Texans looking to solve short-yardage woes

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Five weeks into the season, the Texans are still searching for answers in the running game. Short-yardage shortcomings have become a recurring theme, with the Texans' offense falling a yard short of the end zone in the closing minutes of two different seven-point losses.

In Week 3, running back Chris Brown fumbled into the end zone on second-and-goal late in the Texans' 31-24 loss to Jacksonville. Against the Cardinals, Brown was stuffed for no gain at the one-yard line twice in the final minute, the latter time on fourth down.

In the second quarter at Arizona, running back Steve Slaton was stopped for no gain on third-and-one. On a drive in the third quarter, the Texans handed to Slaton on second-and-one and third-and-one from the Arizona 22-yard line. The Cardinals stopped him at the line of scrimmage both times, and the Texans turned the ball over on downs with an incompletion on the next play.

So what has been behind the running game woes?

On Monday, Texans coach Gary Kubiak reiterated his belief in Brown (6-3, 234) as the team's short-yardage back. Brown ran for a one-yard touchdown on third-and-goal in the third quarter Sunday.

Kubiak also stood behind the zone blocking scheme, which he used with great success in his former role as Denver Broncos offensive coordinator. In Kubiak's 11 years with the Broncos from 1995-2005, the team averaged less than 4.4 yards per carry only twice and gained more rushing yards (25,022) than any other team in the league.

Running the zone scheme under the direction of Alex Gibbs last season, the Texans averaged a franchise-record 4.3 yards per carry with 115.4 rushing yards per game.

"We ran it very well last year, and I don't think over the course of one year that it's no good any more," Kubiak said when asked if defenses have "caught up" to the zone scheme. "I believe in what we're doing. We found a way to move the ball (Sunday). We didn't get in the end zone at the one-yard line, so we get beat."

According to left tackle Duane Brown, the reason that the Texans have consistently come up just inches short in the running game has been, well, a matter of inches.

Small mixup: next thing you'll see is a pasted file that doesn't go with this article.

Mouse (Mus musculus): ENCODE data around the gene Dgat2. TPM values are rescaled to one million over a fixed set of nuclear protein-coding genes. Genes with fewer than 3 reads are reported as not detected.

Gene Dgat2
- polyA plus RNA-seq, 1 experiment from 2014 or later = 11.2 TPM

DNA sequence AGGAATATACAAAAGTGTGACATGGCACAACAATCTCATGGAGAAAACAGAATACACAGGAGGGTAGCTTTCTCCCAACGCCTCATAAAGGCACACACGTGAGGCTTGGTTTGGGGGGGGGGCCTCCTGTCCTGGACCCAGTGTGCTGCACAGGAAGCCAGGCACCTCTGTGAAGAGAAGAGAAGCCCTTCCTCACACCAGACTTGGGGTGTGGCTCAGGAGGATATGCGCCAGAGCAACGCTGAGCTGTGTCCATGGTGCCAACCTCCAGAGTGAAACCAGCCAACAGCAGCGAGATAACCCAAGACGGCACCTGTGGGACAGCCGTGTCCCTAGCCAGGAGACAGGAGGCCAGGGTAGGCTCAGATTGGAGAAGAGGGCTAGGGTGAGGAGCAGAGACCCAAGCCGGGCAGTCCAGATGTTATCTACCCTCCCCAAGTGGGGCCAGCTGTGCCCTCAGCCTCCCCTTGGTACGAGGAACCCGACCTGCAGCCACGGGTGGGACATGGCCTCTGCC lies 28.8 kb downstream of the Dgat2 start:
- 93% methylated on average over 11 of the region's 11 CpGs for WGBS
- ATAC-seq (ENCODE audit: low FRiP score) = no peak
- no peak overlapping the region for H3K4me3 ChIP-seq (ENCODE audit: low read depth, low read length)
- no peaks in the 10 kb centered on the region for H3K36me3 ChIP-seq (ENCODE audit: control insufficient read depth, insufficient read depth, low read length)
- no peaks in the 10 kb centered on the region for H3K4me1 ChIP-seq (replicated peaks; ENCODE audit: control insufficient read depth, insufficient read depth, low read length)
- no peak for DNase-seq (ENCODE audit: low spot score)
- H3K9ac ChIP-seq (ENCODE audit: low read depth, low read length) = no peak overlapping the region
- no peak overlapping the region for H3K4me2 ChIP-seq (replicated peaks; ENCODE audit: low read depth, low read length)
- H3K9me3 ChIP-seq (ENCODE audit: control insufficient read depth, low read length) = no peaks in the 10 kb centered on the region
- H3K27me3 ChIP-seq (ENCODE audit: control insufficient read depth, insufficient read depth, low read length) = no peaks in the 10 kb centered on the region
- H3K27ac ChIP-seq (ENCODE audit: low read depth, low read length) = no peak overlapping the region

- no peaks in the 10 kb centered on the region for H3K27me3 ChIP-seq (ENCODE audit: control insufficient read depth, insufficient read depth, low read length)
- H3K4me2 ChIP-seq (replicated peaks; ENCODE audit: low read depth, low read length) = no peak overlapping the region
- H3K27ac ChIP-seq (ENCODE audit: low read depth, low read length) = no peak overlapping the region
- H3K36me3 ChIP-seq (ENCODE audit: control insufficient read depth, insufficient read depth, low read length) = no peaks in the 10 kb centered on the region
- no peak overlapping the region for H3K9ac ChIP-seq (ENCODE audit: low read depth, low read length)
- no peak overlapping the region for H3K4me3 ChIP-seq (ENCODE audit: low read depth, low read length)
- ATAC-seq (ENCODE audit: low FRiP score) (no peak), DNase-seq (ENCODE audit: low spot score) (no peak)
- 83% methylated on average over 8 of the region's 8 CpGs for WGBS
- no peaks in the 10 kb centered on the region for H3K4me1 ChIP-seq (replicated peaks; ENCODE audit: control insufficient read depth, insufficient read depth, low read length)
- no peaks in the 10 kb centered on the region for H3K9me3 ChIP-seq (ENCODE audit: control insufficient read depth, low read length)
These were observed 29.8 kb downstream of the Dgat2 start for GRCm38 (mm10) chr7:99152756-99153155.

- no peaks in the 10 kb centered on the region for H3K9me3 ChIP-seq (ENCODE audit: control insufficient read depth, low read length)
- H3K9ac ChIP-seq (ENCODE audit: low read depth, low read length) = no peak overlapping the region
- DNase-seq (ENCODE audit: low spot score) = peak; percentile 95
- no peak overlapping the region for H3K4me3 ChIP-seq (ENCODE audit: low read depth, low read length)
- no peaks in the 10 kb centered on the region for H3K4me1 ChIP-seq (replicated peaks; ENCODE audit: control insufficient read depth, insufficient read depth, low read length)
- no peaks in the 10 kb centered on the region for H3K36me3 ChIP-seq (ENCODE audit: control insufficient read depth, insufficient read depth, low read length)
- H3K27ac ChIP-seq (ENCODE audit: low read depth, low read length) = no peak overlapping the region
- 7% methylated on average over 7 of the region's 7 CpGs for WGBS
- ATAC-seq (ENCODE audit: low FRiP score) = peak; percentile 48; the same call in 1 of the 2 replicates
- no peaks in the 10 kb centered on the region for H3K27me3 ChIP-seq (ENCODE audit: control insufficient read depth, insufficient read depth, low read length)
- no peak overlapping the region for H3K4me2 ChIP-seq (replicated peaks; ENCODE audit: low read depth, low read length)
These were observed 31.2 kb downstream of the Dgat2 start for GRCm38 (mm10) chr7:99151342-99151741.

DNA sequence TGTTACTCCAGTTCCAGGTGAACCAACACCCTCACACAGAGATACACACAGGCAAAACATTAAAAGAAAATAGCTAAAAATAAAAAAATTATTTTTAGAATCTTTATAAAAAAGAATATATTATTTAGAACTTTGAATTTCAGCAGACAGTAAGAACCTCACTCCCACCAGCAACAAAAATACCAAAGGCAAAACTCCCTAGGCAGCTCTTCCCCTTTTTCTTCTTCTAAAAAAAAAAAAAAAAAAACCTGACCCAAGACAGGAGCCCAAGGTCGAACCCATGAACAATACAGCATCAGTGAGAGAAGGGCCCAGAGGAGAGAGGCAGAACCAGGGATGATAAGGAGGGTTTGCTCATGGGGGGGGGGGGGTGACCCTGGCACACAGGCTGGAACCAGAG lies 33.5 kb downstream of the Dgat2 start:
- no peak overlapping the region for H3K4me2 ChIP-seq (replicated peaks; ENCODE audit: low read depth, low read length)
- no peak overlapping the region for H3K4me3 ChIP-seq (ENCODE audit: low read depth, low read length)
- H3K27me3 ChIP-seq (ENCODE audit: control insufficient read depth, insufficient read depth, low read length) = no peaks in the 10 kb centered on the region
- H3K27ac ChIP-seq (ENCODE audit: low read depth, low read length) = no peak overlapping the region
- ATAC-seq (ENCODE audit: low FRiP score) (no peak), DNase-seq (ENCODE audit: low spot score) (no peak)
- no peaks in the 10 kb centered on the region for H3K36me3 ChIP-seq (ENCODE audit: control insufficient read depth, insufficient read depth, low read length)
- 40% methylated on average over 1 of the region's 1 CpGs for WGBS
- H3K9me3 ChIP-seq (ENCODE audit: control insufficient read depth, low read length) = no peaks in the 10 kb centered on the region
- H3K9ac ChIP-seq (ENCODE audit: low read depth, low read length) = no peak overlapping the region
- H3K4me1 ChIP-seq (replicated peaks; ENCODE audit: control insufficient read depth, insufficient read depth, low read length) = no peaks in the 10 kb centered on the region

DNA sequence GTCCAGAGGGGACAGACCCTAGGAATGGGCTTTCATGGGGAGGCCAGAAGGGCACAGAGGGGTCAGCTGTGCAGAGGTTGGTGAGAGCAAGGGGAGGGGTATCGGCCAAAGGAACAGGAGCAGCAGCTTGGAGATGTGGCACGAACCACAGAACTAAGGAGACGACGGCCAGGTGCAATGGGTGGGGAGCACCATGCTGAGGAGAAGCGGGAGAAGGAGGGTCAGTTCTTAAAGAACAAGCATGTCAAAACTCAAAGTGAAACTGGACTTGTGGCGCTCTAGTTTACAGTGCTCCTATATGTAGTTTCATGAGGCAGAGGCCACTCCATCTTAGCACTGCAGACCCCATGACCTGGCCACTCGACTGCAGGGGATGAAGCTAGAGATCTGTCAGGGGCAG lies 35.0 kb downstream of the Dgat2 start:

{QUOTE}"It's six inches," he said. "One guy's not pushing his guy six more inches, or one guy's running six more inches to get a cut to open the hole up. Everyone has to take responsibility. The line, the receivers, the running backs, everyone has to take responsibility. It's not just one particular unit that's not getting it done."

Brown was asked how the team can improve in short-yardage situations like the ones that stymied them at the end of the Jacksonville and Arizona games.

"I think it's all about attitude," he said. "When you get that close to the goal line with that much on the line, you've just got to take it upon yourself. Each individual has to take it upon themselves to get their job done and just get the touchdown. There's not much more you can do. They gave us a good play call. We've just got to get the job done."

Fullback Vonta Leach, the Texans' punishing lead blocker, echoed a similar sentiment.

"You just come back and you've got to work harder," he said. "We've got to get guys knowing what they're doing in situations, (to have) the will and determination that, hey, you've just got to get it in."

In short-yardage situations and in general, the Texans have struggled to get their running game on track this season. They rank 30th in the NFL with 75.4 rushing yards per game, averaging 3.0 yards per carry. They lost starting left guard Chester Pitts to a season-ending knee injury in Week 2, and now they might be without starting right guard Mike Brisiel if the foot injury he suffered at Arizona turns out to be serious.

Still, Kubiak is confident that his players will step up and that the team's running game will find its footing.

"It's (been) very frustrating, but it is very important to the team's success," Kubiak said. "When you run the ball well and control the football, it helps the defense. It helps everybody. We have not been doing that.

"We're not going to run away from it. We're not going to give up on it. Obviously, it's a major, major concern coming out of these games the way we're doing it. On the positive side, we are throwing the ball extremely well. We need to find some type of way to run it better.

"We're going to stay committed to it in our preparation and our work, and it needs to come around."

Follow Nick Scurfield on Twitter at *twitter.com/NickScurfield or find him on the "I'm A Texan Club" at imatexan.com/profiles/Nick_Scurf/*.

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